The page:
For some reason, I am never comfortable in the 'hands of god' concept in model railroading. In my layout I want things like switch operation and uncoupling to be done remotely from outside the layout. And yes, it has already cut a big hole in my pocket, and I am yet to acquire 9 more switch machines, but I still think it's 'required' for me to be able to do these things without taking my hand anywhere near the tracks.
Let's start with uncoupling. For the spurs it was a easy solution: under the track Magne-Matic delayed uncoupler by Microtrains (The red lines in the picture). The challenge was to find a solution for the mainline uncoupling (blue lines in the picture), because on mainlines, you must be able to uncouple only when you need it.
Now there is no off the shelf electromagnetic uncoupler for N scale which is very surprising given how much improvement we have seen in N scale over the last decade. When I was searching for options I happened up on one website that did give me an adventurous solution-bashing a Kadee HOn3 electromagnetic uncoupler kit for N scale! Here is the link to the website: http://www.aglasshalffull.org/article-uncouplers.html
It's a pretty lengthy description, so I will give a brief idea of what I had to do: First I had to narrow down the gap between the uncoupling plate to 6mm-which was quite an event given I don't have a vice. Second I had to alter the track mounting plate quite a bit to be able to squeeze it in between the uncoupler plate (which was not suggested in the website above, but I thought of giving it a try). But as it was predicted, it didn't work very well, so I had to give an additional wire support to hold the uncoupler plates parallel to the track.
Here is how it looks now:
Now there was one thing that was mentioned in the main article that I need to bend the tiny uncoupling rods in the trucks and make them parallel to the uncoupler plate. Doing so, I am unable to uncouple the cars in regular fixed magnet uncouplers. Moreover the electromagnet seem to have magnetizing my uncoupling rods in my cars and they are behaving erratically when they I'm trying to uncouple them with the fixed magnets and they have literally started 'moving on their own!'
So I would say this particular part of the project has quite a bit of hitch and I am not really sure how I am going to fix the problems-but I am sure I am going to get some solution.
Uncoupling on a curved mainline at your will!
Now coming to the other mainline uncoupling section near the bascule bridge I didn't even have the option of using a kit-bashed HOn3 uncoupler. As you can see from the plan it's on a curved mainline, right in front of a switch and there is not way I could use any conventional way of uncoupling here and for a long time I actually accepted the fact that I would have to do uncoupling using hand or a wire. But after I started building the layout, during the very first day when I was placing the tracks and the turnouts to have a feel of how and where the required things should be placed, I got an idea-which for me is brilliant!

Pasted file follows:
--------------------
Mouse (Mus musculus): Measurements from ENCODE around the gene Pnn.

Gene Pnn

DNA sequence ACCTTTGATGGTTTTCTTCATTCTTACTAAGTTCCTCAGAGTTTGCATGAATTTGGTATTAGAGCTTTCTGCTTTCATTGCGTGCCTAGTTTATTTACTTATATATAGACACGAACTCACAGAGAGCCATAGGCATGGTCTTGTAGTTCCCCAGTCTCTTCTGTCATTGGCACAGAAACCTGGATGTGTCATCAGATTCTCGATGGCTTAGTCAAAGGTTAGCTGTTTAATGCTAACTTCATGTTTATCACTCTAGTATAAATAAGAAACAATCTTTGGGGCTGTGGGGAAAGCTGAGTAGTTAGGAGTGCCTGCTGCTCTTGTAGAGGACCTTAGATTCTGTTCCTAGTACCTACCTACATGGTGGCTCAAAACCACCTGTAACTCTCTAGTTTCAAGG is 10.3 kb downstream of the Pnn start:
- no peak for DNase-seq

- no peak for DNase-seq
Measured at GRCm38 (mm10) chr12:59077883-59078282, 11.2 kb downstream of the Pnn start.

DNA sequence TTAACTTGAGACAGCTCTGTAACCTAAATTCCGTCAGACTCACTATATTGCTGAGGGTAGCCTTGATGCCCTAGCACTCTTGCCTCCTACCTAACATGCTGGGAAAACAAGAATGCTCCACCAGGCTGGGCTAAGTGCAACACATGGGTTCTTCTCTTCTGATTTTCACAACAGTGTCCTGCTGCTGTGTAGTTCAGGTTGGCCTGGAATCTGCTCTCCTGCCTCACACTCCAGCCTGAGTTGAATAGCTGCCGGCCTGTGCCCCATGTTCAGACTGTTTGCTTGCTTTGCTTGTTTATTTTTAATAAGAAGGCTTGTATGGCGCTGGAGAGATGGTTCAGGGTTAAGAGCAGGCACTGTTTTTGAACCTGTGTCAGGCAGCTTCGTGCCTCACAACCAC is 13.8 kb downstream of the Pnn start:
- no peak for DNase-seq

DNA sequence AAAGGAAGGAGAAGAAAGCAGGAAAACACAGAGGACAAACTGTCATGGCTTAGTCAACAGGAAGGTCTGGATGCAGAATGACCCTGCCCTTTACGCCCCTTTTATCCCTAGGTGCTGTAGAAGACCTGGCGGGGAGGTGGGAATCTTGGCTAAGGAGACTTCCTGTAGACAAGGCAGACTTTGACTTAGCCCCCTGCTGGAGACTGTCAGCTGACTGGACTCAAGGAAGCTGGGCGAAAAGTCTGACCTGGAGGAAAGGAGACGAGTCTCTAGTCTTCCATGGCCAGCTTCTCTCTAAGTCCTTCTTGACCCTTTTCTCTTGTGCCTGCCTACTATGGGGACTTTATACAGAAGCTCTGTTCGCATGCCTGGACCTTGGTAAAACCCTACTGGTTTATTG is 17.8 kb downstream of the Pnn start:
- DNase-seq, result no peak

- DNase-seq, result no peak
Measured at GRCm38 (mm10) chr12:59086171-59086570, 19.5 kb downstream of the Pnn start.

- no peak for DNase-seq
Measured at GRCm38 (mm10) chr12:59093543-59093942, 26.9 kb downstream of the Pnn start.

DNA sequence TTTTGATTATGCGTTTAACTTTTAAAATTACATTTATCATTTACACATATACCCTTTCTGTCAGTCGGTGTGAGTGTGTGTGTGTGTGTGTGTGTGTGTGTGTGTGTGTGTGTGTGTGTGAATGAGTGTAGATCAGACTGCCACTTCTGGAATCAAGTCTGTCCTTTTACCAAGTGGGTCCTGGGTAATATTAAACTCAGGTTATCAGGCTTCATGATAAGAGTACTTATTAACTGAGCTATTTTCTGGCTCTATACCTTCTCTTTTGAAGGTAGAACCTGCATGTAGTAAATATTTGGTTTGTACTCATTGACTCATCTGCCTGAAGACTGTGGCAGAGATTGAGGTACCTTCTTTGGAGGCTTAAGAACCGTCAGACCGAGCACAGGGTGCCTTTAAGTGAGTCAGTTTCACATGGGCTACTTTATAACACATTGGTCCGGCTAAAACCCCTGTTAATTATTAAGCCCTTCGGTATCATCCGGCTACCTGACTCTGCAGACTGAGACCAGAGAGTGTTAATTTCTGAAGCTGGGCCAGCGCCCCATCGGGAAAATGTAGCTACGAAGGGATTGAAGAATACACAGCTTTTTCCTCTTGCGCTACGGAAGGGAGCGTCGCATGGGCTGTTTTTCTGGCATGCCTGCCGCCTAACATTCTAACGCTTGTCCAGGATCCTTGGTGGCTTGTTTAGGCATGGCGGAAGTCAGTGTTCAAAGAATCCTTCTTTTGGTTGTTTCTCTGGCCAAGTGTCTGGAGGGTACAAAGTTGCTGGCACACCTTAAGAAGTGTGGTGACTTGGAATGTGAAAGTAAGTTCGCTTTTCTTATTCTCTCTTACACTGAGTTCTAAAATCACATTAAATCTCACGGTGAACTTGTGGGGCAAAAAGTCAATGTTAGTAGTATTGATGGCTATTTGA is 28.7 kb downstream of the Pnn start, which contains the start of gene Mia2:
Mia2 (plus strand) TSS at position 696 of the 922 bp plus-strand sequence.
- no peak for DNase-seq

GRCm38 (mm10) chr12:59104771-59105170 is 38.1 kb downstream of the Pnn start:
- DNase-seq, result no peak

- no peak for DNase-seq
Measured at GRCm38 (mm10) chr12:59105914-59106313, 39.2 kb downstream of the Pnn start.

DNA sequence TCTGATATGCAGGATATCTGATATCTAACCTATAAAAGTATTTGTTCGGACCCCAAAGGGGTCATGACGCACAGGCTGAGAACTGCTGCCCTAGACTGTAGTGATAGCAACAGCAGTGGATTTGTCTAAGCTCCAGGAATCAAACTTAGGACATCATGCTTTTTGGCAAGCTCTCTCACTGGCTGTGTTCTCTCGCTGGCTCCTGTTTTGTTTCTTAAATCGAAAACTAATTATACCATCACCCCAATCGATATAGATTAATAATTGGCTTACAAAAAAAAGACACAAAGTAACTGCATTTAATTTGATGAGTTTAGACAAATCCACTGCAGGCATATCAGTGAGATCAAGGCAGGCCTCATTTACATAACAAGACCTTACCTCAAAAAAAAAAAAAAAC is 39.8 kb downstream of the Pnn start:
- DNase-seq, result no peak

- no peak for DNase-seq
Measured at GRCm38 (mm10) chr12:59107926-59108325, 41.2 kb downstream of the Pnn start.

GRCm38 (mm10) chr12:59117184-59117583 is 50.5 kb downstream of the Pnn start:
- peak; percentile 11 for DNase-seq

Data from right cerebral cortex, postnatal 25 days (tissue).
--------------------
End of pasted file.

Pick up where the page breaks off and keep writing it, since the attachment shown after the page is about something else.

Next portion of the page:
I bought a starter pack of S.L. Enterprise's totally hidden uncoupler a few days back for a totally different purpose: modeling moving N scale vehicle without spending as much as a Faller car system. Basically it's a set of 4 highly powerful, tiny buttons of rare earth magnets on a protective iron plate. The whole assembly is pretty small: 25mm X 15mm with four magnets placing on four corners to create a small, but powerful uncoupling zone. I did a small experiment and saw that yes, placing these magnets strategically will uncouple the cars and would even let me do delayed uncoupling! Now what about uncoupling at my wish? My ready made solution was to create a simple hand driven lever system to bring the magnets closer to the tracks when required and taking them away when I don't need to uncouple!
Here are some pics:
The small iron handle at the bottom of the picture lets me 'activate' uncoupling when needed and bring it back to the default 'inactive' state when I just need to run a train without uncoupling.
Now look at the placement of the magnets-they are not really symmetrical or parallel to each other. And that is required when you have to uncouple on curved track. Not placing the magents that way will pull both the uncoupling rods in the coupled cars towards one magnet which will not let you uncouple the cars.
Now finally here is how it works:
When the uncouplers are inactive:
When the uncouplers are active:
This blog will detail the construction and development of Wrightsville Port -an imaginary N Scale waterfront layout. Wrightsville port is a small harbor on the Atlantic in North Carolina. The model depicts 1960-1970 era and will feature the diesel motive powers and the "New Age" system of inter-modal transportation.
Saturday, December 4, 2010
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